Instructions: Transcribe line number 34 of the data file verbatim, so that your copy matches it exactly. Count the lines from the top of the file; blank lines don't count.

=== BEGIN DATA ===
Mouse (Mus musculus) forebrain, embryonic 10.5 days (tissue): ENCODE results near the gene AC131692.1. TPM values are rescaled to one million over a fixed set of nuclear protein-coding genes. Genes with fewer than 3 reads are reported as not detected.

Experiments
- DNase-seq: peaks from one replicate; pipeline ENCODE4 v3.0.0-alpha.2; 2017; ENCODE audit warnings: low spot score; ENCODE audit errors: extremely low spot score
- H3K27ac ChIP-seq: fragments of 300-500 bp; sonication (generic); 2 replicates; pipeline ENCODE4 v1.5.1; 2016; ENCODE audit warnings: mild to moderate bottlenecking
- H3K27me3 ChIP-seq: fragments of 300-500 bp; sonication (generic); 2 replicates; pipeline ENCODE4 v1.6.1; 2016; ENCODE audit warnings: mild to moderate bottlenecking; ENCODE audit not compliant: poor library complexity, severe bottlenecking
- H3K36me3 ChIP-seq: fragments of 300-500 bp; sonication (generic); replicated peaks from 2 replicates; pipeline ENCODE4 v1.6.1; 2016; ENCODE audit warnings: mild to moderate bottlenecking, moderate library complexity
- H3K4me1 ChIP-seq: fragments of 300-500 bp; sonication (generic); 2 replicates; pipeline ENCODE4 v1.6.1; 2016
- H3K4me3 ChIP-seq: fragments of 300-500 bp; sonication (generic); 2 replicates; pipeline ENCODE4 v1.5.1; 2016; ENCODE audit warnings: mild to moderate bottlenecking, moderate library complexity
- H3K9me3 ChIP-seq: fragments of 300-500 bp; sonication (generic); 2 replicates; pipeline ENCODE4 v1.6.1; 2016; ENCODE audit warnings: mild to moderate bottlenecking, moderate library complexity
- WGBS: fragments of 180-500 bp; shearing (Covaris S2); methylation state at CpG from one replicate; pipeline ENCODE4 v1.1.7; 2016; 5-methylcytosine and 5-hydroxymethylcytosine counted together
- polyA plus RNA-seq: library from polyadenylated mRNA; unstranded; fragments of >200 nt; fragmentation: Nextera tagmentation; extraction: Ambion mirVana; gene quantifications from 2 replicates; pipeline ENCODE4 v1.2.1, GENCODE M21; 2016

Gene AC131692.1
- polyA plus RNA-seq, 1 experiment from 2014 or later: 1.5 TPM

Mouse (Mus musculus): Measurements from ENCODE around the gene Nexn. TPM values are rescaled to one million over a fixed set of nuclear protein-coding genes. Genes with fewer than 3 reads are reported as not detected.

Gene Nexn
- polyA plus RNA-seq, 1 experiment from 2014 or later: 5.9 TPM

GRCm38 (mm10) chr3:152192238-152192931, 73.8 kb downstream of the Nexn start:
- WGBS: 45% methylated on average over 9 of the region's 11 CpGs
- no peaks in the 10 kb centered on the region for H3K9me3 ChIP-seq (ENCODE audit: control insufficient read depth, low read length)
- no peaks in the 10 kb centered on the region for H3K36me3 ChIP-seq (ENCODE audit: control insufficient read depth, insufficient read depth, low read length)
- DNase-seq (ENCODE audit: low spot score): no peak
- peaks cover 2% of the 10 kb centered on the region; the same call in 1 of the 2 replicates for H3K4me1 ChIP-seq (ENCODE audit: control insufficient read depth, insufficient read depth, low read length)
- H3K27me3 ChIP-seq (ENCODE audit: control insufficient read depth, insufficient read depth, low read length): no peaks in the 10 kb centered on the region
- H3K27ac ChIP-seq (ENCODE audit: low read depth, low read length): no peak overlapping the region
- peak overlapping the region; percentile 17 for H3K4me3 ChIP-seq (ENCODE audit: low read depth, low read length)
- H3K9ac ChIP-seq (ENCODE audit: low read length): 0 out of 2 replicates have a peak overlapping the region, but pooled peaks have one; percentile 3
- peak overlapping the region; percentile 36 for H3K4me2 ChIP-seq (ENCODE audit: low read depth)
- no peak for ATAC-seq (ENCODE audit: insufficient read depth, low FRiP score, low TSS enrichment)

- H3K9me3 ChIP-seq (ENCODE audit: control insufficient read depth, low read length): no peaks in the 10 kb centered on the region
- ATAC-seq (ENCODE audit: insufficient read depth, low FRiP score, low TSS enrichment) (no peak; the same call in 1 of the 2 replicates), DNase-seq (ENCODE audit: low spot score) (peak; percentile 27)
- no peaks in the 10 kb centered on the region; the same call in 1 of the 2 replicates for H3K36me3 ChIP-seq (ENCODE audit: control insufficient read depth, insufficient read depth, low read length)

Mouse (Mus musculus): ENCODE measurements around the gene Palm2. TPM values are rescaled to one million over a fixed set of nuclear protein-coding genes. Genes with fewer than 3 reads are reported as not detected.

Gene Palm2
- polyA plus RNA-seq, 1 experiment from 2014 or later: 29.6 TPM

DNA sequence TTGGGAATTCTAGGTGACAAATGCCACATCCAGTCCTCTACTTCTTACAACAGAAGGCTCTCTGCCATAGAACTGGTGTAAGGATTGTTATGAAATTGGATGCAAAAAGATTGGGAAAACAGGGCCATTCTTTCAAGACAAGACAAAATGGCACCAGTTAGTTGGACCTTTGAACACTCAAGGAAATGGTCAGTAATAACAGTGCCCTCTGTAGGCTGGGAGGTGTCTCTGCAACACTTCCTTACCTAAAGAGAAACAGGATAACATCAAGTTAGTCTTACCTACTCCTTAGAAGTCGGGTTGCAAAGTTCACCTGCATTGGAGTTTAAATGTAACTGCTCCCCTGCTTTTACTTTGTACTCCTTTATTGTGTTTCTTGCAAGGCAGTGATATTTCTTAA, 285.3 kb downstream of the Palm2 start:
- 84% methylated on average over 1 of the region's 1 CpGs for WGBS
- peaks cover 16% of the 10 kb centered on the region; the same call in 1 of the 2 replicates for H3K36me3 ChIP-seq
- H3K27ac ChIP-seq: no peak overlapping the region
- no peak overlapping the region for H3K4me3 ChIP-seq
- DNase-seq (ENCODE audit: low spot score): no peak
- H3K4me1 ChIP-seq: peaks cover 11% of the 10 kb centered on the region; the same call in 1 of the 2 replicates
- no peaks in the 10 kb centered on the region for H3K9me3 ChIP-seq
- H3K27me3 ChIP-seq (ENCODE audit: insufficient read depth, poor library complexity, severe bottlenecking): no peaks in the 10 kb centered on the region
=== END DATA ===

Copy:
- polyA plus RNA-seq, 1 experiment from 2014 or later: 29.6 TPM